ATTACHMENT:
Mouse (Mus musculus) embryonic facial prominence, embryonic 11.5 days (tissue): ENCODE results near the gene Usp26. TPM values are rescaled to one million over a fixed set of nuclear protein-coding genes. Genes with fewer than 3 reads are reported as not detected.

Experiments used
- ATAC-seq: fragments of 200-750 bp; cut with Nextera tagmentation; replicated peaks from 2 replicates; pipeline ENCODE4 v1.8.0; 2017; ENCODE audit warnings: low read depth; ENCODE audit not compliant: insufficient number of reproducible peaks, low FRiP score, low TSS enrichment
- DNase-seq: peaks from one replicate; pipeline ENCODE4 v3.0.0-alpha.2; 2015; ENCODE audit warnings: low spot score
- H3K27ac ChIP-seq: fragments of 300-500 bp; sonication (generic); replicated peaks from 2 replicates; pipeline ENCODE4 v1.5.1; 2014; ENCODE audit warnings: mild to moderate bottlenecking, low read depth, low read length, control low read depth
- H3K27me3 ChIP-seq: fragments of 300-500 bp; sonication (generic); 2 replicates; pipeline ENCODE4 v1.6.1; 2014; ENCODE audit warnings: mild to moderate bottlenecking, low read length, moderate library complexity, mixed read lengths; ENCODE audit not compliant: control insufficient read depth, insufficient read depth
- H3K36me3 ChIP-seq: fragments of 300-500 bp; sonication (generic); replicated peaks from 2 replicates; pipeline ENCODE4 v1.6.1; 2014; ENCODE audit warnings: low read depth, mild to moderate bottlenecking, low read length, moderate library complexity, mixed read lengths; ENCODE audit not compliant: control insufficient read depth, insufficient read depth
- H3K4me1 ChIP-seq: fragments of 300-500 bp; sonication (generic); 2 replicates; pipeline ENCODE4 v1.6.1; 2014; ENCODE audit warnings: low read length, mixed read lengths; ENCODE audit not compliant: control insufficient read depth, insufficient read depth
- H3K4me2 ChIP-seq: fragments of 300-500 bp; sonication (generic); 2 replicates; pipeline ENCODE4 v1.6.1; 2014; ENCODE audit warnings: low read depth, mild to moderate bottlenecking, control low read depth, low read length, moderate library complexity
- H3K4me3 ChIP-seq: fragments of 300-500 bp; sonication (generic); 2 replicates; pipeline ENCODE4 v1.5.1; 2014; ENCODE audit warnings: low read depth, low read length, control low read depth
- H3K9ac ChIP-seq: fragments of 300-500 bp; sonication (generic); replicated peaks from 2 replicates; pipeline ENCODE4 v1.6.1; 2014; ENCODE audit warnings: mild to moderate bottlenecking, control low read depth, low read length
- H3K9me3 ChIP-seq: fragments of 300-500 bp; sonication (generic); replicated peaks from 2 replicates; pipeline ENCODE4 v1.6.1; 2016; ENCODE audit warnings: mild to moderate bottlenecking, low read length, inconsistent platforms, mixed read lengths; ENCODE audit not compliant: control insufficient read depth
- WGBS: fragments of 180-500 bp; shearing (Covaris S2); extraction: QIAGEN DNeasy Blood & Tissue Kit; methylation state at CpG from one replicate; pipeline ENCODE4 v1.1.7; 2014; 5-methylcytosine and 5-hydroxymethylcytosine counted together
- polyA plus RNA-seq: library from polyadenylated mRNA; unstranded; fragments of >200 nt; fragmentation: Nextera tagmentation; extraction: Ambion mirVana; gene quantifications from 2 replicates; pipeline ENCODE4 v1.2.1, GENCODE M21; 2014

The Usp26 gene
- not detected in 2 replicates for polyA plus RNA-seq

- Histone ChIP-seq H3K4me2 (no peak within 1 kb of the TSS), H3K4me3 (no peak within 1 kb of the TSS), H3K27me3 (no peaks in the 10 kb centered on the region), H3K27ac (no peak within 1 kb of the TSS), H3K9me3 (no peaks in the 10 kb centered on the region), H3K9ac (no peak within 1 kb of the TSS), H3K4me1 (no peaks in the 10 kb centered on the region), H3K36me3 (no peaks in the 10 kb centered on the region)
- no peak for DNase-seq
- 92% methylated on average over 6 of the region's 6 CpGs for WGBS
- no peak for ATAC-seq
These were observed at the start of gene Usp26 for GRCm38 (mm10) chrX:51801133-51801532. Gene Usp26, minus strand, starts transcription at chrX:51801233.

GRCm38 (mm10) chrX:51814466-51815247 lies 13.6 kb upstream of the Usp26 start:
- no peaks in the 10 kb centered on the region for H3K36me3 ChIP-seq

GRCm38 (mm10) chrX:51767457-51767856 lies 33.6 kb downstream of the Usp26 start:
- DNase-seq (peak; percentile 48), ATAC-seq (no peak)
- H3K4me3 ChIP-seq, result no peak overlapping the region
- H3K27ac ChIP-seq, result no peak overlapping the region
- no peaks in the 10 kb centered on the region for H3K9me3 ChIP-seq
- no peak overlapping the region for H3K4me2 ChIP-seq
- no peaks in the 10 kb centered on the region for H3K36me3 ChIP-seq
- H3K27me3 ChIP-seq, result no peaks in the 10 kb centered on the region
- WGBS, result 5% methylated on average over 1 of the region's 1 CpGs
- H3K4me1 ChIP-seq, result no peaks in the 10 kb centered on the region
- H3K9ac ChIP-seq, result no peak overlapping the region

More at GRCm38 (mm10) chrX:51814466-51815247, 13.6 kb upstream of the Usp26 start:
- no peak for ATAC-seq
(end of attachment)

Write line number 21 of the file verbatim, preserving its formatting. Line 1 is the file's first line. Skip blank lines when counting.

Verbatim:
These were observed at the start of gene Usp26 for GRCm38 (mm10) chrX:51801133-51801532. Gene Usp26, minus strand, starts transcription at chrX:51801233.